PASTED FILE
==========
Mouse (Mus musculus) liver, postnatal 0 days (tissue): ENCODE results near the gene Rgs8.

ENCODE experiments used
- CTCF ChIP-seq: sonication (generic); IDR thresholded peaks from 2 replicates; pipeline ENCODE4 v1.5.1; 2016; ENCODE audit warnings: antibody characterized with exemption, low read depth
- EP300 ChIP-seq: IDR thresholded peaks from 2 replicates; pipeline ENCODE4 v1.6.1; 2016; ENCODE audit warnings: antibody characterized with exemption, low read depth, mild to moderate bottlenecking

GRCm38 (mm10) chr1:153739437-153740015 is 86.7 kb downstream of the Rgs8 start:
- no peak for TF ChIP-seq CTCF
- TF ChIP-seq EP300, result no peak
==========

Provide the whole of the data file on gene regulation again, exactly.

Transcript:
Mouse (Mus musculus) liver, postnatal 0 days (tissue): ENCODE results near the gene Rgs8.

ENCODE experiments used
- CTCF ChIP-seq: sonication (generic); IDR thresholded peaks from 2 replicates; pipeline ENCODE4 v1.5.1; 2016; ENCODE audit warnings: antibody characterized with exemption, low read depth
- EP300 ChIP-seq: IDR thresholded peaks from 2 replicates; pipeline ENCODE4 v1.6.1; 2016; ENCODE audit warnings: antibody characterized with exemption, low read depth, mild to moderate bottlenecking

GRCm38 (mm10) chr1:153739437-153740015 is 86.7 kb downstream of the Rgs8 start:
- no peak for TF ChIP-seq CTCF
- TF ChIP-seq EP300, result no peak